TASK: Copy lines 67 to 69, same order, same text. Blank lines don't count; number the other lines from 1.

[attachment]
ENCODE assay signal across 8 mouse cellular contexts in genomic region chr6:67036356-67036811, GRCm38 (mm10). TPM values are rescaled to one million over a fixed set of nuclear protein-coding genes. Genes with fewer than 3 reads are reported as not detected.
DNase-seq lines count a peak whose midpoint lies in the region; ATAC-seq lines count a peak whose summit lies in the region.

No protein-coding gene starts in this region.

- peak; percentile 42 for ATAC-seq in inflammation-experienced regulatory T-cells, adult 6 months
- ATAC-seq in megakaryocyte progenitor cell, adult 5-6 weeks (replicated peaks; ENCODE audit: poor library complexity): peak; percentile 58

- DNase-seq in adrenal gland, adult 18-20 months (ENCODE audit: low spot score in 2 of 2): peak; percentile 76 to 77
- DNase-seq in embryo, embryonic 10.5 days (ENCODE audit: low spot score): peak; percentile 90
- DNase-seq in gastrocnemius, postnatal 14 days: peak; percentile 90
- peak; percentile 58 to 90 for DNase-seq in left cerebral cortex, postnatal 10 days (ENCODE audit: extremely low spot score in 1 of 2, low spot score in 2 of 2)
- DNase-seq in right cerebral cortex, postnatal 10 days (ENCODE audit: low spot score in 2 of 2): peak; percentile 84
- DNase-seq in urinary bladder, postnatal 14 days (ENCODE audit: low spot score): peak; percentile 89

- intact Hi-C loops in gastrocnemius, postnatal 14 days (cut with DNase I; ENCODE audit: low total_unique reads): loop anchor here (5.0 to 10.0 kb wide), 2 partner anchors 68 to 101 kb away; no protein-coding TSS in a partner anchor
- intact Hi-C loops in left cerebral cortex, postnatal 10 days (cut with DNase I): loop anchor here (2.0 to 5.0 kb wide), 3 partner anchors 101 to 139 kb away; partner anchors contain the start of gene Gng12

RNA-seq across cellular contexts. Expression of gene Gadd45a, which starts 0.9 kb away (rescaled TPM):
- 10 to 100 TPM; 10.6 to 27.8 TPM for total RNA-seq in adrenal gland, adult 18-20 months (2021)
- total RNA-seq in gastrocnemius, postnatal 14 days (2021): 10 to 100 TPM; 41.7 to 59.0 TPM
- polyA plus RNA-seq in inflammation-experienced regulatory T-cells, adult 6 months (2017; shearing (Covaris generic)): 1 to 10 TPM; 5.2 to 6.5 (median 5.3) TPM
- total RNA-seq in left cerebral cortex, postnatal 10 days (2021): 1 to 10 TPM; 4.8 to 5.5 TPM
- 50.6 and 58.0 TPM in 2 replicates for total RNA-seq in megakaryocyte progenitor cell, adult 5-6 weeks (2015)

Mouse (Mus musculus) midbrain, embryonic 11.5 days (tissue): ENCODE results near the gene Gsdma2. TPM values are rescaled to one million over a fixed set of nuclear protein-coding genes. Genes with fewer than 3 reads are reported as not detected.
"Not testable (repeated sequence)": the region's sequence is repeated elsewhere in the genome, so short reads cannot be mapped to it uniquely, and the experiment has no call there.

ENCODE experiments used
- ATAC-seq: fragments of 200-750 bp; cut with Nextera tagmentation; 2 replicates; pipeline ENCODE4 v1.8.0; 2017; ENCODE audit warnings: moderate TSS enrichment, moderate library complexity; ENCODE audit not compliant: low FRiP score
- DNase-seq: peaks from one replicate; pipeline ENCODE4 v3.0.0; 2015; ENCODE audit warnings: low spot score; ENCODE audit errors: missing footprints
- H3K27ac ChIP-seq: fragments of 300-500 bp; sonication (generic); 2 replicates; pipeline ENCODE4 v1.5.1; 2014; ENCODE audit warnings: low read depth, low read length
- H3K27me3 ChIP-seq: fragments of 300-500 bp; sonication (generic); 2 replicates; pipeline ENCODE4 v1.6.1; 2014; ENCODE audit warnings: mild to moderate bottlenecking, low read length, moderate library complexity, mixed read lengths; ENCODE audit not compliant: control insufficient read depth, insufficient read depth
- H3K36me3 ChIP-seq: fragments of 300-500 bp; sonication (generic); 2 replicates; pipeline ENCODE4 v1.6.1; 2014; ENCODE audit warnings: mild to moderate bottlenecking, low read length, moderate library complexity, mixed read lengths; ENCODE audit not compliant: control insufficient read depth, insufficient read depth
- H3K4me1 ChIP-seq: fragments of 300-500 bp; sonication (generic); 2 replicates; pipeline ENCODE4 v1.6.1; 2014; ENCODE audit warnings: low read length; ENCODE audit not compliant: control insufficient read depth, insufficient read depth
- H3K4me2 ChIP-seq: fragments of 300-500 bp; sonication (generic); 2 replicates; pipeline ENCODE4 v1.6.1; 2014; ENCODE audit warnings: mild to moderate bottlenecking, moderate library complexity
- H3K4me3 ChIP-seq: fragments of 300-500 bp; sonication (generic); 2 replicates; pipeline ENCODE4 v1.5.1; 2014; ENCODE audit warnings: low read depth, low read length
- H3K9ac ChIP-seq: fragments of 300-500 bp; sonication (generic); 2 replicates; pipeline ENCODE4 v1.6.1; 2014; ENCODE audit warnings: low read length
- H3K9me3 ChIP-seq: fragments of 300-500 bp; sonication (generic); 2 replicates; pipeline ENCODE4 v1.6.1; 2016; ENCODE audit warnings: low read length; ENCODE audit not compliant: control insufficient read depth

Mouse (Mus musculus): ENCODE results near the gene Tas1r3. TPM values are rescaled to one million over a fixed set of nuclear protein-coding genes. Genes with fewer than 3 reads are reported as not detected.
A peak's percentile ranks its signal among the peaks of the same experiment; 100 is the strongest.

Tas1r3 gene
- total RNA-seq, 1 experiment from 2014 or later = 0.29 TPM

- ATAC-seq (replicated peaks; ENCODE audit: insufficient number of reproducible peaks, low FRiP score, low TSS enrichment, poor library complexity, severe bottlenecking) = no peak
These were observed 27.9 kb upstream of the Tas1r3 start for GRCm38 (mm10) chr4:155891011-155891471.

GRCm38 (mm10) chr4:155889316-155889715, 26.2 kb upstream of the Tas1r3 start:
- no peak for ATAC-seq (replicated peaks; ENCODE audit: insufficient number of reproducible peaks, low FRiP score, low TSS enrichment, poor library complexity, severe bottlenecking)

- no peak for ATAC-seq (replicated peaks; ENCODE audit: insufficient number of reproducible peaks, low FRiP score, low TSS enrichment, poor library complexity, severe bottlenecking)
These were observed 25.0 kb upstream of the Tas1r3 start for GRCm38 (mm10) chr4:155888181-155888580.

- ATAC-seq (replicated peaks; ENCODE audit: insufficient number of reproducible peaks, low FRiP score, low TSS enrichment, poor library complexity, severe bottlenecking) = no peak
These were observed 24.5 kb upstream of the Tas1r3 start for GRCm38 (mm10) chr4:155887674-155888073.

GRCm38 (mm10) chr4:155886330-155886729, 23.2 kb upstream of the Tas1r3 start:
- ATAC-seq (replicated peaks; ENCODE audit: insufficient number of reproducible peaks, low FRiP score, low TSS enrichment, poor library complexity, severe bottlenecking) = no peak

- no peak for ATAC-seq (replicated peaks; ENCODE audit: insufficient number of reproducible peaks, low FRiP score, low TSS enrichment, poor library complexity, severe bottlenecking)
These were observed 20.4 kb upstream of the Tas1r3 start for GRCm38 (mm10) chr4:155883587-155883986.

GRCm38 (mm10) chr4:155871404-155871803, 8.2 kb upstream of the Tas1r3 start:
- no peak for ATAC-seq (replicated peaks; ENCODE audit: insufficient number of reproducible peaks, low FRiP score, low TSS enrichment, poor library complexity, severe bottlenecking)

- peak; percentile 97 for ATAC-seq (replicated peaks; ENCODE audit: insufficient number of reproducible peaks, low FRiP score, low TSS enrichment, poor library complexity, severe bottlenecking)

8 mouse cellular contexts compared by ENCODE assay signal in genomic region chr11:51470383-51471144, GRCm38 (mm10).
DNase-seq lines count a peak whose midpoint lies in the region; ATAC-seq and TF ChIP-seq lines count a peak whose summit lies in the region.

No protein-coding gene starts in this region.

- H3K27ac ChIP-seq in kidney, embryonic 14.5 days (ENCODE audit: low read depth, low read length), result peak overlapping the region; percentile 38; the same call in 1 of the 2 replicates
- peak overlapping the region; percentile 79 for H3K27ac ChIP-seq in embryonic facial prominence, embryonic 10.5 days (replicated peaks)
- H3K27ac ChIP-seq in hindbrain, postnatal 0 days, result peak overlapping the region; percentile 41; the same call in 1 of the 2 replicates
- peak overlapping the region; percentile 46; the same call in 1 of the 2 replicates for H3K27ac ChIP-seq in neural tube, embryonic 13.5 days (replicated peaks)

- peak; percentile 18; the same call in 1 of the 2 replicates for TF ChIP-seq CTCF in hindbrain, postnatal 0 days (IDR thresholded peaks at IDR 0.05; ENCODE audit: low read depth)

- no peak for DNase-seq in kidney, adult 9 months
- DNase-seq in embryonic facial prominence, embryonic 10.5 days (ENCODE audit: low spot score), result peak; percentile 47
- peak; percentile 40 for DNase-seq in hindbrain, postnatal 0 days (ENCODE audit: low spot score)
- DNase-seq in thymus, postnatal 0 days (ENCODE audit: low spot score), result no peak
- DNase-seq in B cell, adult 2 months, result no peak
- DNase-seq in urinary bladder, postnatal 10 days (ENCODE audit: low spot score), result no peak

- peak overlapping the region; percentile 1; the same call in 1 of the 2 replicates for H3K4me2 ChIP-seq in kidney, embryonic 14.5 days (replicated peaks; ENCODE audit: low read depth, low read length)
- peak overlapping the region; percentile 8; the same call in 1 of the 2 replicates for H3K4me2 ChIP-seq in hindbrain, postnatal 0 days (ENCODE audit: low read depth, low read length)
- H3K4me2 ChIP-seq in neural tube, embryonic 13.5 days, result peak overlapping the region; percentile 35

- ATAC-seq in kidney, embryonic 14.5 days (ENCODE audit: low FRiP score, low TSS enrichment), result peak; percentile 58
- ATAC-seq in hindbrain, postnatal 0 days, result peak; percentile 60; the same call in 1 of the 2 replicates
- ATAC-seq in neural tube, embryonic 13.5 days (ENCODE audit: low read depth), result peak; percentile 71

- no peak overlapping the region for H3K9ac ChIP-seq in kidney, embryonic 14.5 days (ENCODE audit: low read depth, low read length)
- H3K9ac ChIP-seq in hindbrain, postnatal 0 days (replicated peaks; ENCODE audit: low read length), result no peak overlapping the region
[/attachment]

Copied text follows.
- peak overlapping the region; percentile 8; the same call in 1 of the 2 replicates for H3K4me2 ChIP-seq in hindbrain, postnatal 0 days (ENCODE audit: low read depth, low read length)
- H3K4me2 ChIP-seq in neural tube, embryonic 13.5 days, result peak overlapping the region; percentile 35

- ATAC-seq in kidney, embryonic 14.5 days (ENCODE audit: low FRiP score, low TSS enrichment), result peak; percentile 58